The pain and confusion that can be caused by opening your heart and home to hurting children is real. However, with God's help, we can assist our children in using that pain and confusion as a catalyst for purpose and compassion. Even young children can empathize with someone who is hurting - by equipping our children with the tools they need to feel safe, heard, and valued, we are allowing them to go through hard things in a way that will help them grow in to the likeness of Jesus.
As parents, it is our responsibility to protect our children. Use Godly wisdom, and wise counsel in deciding the parameters of the children you will welcome in to your home. Put safe guards in place for your children physically and emotionally. Be intentional about carving out time for each child; have an open door policy that fosters community and not isolation; through active listening, encourage children to share without fear of judgement. Teach every child in your home about safe touch, how to handle uncomfortable situations, and appropriate people to talk to in case of emergencies.
Be aware of the physical and psychological toll that providing foster care will cause your biological children so that you can develop safe guards and create an atmosphere where healing triumphs over hurts. Finally, do not ignore the potential foster care has to not only help a hurting child, but to help your biological children grow in incredible ways!
can we pick the children who come into our home?
Setting parameters for the children you open your home to is important. It is not wrong to assess the abilities of yourself, family, and home. Rather, it is more beneficial to recognize limitations prior to a child arriving, to minimize the number of placements for children.
Critical factors to consider are:
- Family dynamics
- Ages of children already in the home
- Layout of your home for physical disabilities
- Medical training for special needs
- Behaviors that you, your spouse, or family may be unable to deal with
- Racial barriers and/or prejudices in you or your family
- Diversity of your community
- Access to professionals who specialize in specific needs
If you are married, ensure both spouses are unified on the importance of each parameter set. Some things may be negotiable, while others are absolute - and that's okay. Be honest about these things with your worker during each step of the process.
Remember that each child is unique. Their history, biology, personality, needs, and development are their's alone. Information regarding these children is often limited, especially for those just entering care. Please be cautious in the words you use to describe needs and behaviors - being mindful to place children first, and express any concerns or parameters in a way that is respectful.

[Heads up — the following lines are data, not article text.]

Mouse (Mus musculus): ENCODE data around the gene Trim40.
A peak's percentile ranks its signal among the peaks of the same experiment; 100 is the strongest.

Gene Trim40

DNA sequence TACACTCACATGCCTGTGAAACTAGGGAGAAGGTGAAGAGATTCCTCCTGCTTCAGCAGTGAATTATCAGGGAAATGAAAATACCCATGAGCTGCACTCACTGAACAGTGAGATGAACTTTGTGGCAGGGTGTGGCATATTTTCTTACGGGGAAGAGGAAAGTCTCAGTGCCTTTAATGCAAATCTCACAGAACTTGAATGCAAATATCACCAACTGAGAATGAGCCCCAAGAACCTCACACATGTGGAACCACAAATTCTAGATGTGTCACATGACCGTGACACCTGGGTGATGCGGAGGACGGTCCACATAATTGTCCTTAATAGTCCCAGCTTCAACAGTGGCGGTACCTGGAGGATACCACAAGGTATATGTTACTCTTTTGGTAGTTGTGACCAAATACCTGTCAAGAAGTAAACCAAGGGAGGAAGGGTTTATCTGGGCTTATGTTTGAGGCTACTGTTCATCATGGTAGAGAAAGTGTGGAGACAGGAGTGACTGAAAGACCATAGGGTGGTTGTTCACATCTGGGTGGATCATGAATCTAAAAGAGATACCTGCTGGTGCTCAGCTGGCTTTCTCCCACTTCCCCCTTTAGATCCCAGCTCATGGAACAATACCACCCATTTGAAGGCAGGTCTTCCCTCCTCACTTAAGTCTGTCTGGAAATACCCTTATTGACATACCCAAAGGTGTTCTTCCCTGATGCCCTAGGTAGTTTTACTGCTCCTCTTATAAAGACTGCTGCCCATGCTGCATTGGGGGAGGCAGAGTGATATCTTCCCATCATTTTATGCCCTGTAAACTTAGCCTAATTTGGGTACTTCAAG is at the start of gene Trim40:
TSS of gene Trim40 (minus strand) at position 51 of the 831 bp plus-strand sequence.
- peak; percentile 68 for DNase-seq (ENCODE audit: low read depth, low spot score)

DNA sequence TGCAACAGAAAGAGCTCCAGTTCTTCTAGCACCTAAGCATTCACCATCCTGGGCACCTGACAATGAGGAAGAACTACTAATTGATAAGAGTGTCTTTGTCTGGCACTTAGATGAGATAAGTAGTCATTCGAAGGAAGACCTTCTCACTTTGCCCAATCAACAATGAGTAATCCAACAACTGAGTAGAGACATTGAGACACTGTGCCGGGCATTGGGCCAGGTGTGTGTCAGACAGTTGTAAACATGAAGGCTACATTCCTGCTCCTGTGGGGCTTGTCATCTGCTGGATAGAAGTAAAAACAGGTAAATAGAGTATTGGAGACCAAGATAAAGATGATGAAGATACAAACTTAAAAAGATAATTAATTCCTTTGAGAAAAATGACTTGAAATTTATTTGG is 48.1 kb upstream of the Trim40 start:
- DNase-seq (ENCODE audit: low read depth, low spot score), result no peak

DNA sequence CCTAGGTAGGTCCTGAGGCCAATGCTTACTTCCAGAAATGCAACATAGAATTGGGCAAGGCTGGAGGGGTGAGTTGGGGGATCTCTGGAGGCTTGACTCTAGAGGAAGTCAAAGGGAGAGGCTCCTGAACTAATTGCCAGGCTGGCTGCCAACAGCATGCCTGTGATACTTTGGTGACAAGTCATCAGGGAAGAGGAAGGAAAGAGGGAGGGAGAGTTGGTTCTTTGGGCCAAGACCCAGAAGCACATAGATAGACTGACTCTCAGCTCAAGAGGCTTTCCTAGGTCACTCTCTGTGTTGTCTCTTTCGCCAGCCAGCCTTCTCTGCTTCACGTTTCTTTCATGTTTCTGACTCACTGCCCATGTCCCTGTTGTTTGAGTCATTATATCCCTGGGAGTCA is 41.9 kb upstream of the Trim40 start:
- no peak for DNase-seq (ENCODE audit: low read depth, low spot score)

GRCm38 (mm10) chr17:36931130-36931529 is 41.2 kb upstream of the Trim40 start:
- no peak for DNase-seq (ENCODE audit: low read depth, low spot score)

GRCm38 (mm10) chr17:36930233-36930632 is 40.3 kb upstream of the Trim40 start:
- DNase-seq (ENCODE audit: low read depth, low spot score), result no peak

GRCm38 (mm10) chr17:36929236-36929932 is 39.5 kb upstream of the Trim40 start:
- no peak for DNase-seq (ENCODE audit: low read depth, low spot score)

when will a child be placed in our home?
There is no way to predict with certainty when a child will be placed in your home. However, there are key factors that play important roles in determining the amount of time it takes. These include, but are not limited to:
- The number of children in need in your county
- The number of families available
- The parameters you have set
Some families are contacted within a week. Others wait months before receiving a request for placement. You may receive a call regarding a child you do not feel equipped to bring into your home. With parameters discussed and set, you will need to gently but firmly enforce them. This, too, can impact the waiting time before a child arrives.
While this uncertainty can be unnerving, it is imperative that we use every moment of our wait well: praying, living purposefully, and preparing.
what are the responsibilities of a foster parent?
The primary responsibilities of a foster parent are to provide a safe, loving home while meeting the physical and emotional needs of children placed in their care. This includes:
- Every day care
- Transportation to appointments, visitations, and court hearings
- Advocating with workers, judges, and professionals for the child's best interests
- Being trauma informed and continuing education on topics that concern the child(ren) in their care
- Providing stability, structure, and safety
- Documenting events and situations in accordance with local laws
- Ensuring your home and foster care paperwork are up to date in accordance with local laws
- Following regulations regarding decision making for the child(ren) in their care
In addition, as followers of Jesus, it is not only our responsibility but our honor to show these children the extravagant love of Jesus. We have the opportunity and privilege to pray for them, their families, and the system.
Being a foster parent comes with many responsibilities, and can be challenging work. But people willing to embrace these responsibilities with joy are instrumental in changing lives!
how can we prepare for foster care?
Preparing to open your heart and home to a child in need is exciting! Many people are looking for a checklist of things to do or read in order to be completely prepared. Reality is, there's an element of experience necessary to be prepared - and even then, every child and situation is unique!
However, there are several key things you can do to ensure you are as prepared as possible!:
Do you have other questions about foster care? Was there an answer in this post that surprised or encouraged you? I'd love to hear from you in the comments!
Here you will find the musings of a homeschooling, work from home, adoptive Momma of 7! Adventures in faith, family, adoption, and training up a tribe to follow hard after Jesus are spilled into these posts --- most often written with a cup of coffee in hand. I hope you'll stick around a while and find something - more likely SOMEONE! - that brings you hope!